Its hard to top a full-on HD game on a 50 inch screen. Expecially shooters, RPG, and the like.

    Now, strategy games, you need the keyboard and mouse, I’ll agree.

    1. Well, a PC will do that the same as a console (better, actually). You might have to drop some change, though.

    2. I prefer FPS on keyboard, you have much faster access to shortcuts than the limited buttons. If you’re going full on twitch based FPS keyboard > controller.

      God this post is going to bring out the gaming nerds.

  17. Yeah, it’s hard for the younger crowd to imagine it, but at the time Nintendo entered the console business the video game industry was all but dead. Atari had saturated the market with low quality garbage like “E.T.” and the Pac-Man adaptation that was just plain AWFUL. The bubble burst and the whole thing collapsed.

    Hither came Nintendo, and they kicked Atari’s ass. Better graphics, better technology, BETTER GAMES. It also didn’t hurt that they had design geniuses like Shigeru Miyamoto in their employ.

    1. Your history is fucked up.

      Atari was already dead by the time the NES entered the market.

      In fact at the time i do not think you could buy a new console from anyone. The Video game crash of 83 ended it all for the most part. And one could say it was dead a year or two before that.

      From 84-86 there was only the arcade and that was it for video games.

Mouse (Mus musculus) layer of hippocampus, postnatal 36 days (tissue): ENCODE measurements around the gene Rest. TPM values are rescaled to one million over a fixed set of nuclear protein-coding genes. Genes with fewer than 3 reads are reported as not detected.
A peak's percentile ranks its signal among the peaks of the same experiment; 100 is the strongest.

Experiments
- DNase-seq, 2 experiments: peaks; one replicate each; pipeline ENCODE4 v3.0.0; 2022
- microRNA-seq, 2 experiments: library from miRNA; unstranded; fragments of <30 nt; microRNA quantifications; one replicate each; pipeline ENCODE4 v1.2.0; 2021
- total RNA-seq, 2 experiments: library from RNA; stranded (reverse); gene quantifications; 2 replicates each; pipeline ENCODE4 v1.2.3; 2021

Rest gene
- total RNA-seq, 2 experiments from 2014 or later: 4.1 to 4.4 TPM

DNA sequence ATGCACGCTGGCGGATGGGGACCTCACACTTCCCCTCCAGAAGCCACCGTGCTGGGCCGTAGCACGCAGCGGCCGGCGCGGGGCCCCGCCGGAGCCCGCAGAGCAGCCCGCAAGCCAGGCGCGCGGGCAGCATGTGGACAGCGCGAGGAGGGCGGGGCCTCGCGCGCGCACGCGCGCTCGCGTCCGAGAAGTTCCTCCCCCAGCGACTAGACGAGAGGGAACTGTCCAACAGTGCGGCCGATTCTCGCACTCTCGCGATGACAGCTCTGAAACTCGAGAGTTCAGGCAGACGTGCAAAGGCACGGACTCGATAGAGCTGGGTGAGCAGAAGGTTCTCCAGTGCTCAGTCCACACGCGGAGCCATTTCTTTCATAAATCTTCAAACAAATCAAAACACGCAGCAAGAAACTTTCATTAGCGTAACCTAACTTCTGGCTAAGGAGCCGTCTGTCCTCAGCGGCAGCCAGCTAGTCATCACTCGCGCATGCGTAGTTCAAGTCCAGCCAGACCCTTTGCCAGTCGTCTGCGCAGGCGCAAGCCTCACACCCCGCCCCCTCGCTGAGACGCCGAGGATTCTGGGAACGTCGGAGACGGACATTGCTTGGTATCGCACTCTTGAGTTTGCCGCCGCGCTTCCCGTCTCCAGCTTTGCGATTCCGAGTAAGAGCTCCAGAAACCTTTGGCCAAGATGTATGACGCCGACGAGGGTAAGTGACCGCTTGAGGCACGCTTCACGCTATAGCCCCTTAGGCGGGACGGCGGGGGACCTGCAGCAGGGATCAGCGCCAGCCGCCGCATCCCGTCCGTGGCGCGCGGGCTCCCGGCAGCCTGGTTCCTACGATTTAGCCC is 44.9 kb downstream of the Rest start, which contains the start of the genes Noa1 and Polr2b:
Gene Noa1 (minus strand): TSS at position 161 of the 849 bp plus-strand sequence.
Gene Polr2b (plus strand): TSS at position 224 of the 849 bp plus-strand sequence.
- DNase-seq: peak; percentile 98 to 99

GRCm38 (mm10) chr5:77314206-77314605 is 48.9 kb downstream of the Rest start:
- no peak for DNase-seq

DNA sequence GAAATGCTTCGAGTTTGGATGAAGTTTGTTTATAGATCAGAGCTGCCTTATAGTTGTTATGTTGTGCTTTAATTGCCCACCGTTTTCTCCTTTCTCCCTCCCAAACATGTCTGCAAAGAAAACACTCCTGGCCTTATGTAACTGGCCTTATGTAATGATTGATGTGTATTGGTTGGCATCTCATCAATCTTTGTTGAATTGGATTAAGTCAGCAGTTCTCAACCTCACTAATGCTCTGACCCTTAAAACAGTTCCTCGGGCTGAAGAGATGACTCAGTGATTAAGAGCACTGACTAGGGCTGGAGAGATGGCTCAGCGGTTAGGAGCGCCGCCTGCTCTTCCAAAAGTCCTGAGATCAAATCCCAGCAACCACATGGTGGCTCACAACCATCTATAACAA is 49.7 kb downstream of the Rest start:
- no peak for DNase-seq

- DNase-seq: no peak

1. One of my buddies had an old Vectrex that he was still playing as late as 1987.

      2. I should add that he’d had it before the product went off the market before the crash, though.

  18. If you’ve fired up an Xbox 360, a PS3, or a Nintendo Wii for an evening of digital fun recently, you owe much of the opportunity to the gaming machine that set the standard for every console to come: the original Nintendo Entertainment System.

    Not really
    NES released in mid 80’s at least 5 years after Atari 2600 released in the lat 70’s. They may have upped the bar, but they didn’t set the standard.

    1. Can you clearly delineate the difference between “upping the bar” (i.e., raising the standard) and “setting the standard”? They sound the same to me.

  19. Damn I feel old. I was a little too young to play it in 1985. I think my parents bought it in 89-90. Super Mario 2 was my most played game.

  20. Not really
    NES released in mid 80’s at least 5 years after Atari 2600 released in the lat 70’s. They may have upped the bar, but they didn’t set the standard.

    The Sony PS came out because Nintendo refused to put sony’s CD player in their console. The PS3 exists because of the NES.

    The XBOX exists because the Microsoft saw how big the PS1 got and wanted a piece the home entertainment pie.

    all this happened becouse the NES caused it directly.

    The same cannot be said for the Atari and if you want to give the mantel of the first home video game console then you have to give that to PONG.

    Also the NES was the first console to have as good or better graphics and game play as its Arcade counter parts. So yes it did set the standard.

  21. Personally I know a guy is gay when we meet and i feel the need to check my fly~hd64564

  22. Nice post.It’s all in the eyes and where they are looking~

  23. Personally I know a guy is gay when we meet and i feel the need to check my fly~hd64564124

  24. Your history is fucked up.

    Atari was already dead by the time the NES entered the market.

    In fact at the time i do not think you could buy a new console from anyone. The Video game crash of 83 ended it all for the most part. And one could say it was dead a year or two before that.12345